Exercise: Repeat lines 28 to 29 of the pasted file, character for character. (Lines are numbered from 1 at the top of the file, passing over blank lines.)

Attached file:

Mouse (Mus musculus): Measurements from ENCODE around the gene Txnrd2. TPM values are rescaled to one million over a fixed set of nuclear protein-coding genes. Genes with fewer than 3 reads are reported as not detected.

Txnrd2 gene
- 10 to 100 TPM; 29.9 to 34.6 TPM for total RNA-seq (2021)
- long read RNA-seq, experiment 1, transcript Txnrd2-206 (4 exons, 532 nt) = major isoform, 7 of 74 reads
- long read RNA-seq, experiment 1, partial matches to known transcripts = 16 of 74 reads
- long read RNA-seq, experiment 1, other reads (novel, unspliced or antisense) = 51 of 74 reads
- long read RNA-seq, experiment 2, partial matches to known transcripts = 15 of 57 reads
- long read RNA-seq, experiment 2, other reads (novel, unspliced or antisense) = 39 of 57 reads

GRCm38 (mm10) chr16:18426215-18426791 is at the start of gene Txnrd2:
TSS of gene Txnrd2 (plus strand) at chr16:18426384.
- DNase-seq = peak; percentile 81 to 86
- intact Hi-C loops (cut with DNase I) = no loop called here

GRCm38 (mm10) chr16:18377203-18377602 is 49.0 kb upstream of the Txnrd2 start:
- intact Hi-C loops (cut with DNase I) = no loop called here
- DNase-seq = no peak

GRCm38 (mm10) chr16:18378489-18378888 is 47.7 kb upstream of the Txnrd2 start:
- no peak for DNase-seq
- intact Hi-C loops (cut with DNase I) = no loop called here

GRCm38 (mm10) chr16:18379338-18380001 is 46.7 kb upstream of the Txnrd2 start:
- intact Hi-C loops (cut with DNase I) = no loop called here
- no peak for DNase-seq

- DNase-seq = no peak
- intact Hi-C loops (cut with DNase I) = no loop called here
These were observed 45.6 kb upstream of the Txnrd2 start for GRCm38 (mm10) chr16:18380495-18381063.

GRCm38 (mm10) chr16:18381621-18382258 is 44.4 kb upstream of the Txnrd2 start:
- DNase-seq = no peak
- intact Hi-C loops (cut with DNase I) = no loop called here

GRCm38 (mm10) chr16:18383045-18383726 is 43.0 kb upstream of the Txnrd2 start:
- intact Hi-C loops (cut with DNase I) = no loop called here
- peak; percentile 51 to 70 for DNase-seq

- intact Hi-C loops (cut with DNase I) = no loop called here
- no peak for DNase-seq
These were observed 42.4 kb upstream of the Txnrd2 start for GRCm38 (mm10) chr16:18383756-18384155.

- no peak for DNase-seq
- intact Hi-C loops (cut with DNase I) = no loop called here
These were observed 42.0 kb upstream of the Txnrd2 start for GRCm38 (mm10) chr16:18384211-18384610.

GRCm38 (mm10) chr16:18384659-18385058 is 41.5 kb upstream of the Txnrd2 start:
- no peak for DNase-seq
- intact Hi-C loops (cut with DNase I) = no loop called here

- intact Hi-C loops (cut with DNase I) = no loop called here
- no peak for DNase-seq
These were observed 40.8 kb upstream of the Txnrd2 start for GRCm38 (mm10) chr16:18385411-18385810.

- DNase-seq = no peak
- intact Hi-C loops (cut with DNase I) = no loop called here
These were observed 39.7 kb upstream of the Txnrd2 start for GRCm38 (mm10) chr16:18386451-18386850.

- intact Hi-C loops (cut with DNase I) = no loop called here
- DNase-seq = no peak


GRCm38 (mm10) chr16:18383045-18383726 is 43.0 kb upstream of the Txnrd2 start:
- intact Hi-C loops (cut with DNase I) = no loop called here